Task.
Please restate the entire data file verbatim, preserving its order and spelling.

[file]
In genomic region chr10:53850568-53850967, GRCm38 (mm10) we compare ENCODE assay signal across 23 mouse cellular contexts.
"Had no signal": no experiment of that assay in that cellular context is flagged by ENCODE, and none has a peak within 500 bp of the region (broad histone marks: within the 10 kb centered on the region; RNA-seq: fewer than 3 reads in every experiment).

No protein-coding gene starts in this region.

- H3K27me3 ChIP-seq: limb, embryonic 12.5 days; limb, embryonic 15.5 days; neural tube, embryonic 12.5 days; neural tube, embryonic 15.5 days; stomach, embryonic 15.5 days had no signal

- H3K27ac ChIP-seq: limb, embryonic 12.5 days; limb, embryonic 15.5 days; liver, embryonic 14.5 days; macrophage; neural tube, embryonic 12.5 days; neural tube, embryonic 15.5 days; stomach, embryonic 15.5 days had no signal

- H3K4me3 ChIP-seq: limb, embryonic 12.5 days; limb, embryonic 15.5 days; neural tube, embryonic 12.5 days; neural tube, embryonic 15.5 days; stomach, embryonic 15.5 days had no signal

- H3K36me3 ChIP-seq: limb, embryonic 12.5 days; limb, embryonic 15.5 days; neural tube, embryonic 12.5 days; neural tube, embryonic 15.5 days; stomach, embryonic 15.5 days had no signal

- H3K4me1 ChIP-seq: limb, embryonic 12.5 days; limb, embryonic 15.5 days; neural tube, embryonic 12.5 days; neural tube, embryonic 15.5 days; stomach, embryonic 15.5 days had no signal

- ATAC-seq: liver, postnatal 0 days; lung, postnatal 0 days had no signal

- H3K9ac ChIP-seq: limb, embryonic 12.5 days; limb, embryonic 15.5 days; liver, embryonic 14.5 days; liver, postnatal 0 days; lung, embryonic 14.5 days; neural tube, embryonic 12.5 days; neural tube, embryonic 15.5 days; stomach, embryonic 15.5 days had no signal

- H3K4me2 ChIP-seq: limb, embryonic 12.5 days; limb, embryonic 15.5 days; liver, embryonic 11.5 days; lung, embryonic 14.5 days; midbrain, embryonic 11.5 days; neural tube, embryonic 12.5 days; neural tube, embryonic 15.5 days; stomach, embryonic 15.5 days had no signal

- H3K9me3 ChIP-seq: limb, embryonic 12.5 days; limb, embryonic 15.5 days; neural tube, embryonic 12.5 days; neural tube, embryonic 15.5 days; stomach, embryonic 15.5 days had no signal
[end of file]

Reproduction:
In genomic region chr10:53850568-53850967, GRCm38 (mm10) we compare ENCODE assay signal across 23 mouse cellular contexts.
"Had no signal": no experiment of that assay in that cellular context is flagged by ENCODE, and none has a peak within 500 bp of the region (broad histone marks: within the 10 kb centered on the region; RNA-seq: fewer than 3 reads in every experiment).

No protein-coding gene starts in this region.

- H3K27me3 ChIP-seq: limb, embryonic 12.5 days; limb, embryonic 15.5 days; neural tube, embryonic 12.5 days; neural tube, embryonic 15.5 days; stomach, embryonic 15.5 days had no signal

- H3K27ac ChIP-seq: limb, embryonic 12.5 days; limb, embryonic 15.5 days; liver, embryonic 14.5 days; macrophage; neural tube, embryonic 12.5 days; neural tube, embryonic 15.5 days; stomach, embryonic 15.5 days had no signal

- H3K4me3 ChIP-seq: limb, embryonic 12.5 days; limb, embryonic 15.5 days; neural tube, embryonic 12.5 days; neural tube, embryonic 15.5 days; stomach, embryonic 15.5 days had no signal

- H3K36me3 ChIP-seq: limb, embryonic 12.5 days; limb, embryonic 15.5 days; neural tube, embryonic 12.5 days; neural tube, embryonic 15.5 days; stomach, embryonic 15.5 days had no signal

- H3K4me1 ChIP-seq: limb, embryonic 12.5 days; limb, embryonic 15.5 days; neural tube, embryonic 12.5 days; neural tube, embryonic 15.5 days; stomach, embryonic 15.5 days had no signal

- ATAC-seq: liver, postnatal 0 days; lung, postnatal 0 days had no signal

- H3K9ac ChIP-seq: limb, embryonic 12.5 days; limb, embryonic 15.5 days; liver, embryonic 14.5 days; liver, postnatal 0 days; lung, embryonic 14.5 days; neural tube, embryonic 12.5 days; neural tube, embryonic 15.5 days; stomach, embryonic 15.5 days had no signal

- H3K4me2 ChIP-seq: limb, embryonic 12.5 days; limb, embryonic 15.5 days; liver, embryonic 11.5 days; lung, embryonic 14.5 days; midbrain, embryonic 11.5 days; neural tube, embryonic 12.5 days; neural tube, embryonic 15.5 days; stomach, embryonic 15.5 days had no signal

- H3K9me3 ChIP-seq: limb, embryonic 12.5 days; limb, embryonic 15.5 days; neural tube, embryonic 12.5 days; neural tube, embryonic 15.5 days; stomach, embryonic 15.5 days had no signal